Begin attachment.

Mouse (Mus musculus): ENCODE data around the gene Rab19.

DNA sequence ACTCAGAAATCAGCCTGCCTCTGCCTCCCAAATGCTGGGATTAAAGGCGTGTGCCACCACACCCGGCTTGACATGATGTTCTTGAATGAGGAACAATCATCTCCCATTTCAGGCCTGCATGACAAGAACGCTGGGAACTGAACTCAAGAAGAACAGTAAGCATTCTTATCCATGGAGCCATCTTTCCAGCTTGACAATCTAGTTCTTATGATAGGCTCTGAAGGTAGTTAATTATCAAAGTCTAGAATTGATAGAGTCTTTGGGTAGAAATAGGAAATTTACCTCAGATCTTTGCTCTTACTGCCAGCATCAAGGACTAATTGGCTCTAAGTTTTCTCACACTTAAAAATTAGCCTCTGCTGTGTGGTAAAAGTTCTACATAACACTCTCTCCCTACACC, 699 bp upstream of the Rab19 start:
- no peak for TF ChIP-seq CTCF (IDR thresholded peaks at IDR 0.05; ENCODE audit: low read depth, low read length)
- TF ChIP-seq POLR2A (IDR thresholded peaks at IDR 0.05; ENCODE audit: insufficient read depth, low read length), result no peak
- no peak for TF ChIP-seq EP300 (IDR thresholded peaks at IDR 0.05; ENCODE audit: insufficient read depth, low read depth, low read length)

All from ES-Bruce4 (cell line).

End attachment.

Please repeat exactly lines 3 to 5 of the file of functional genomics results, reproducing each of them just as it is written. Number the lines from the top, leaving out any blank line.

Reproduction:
- no peak for TF ChIP-seq CTCF (IDR thresholded peaks at IDR 0.05; ENCODE audit: low read depth, low read length)
- TF ChIP-seq POLR2A (IDR thresholded peaks at IDR 0.05; ENCODE audit: insufficient read depth, low read length), result no peak
- no peak for TF ChIP-seq EP300 (IDR thresholded peaks at IDR 0.05; ENCODE audit: insufficient read depth, low read depth, low read length)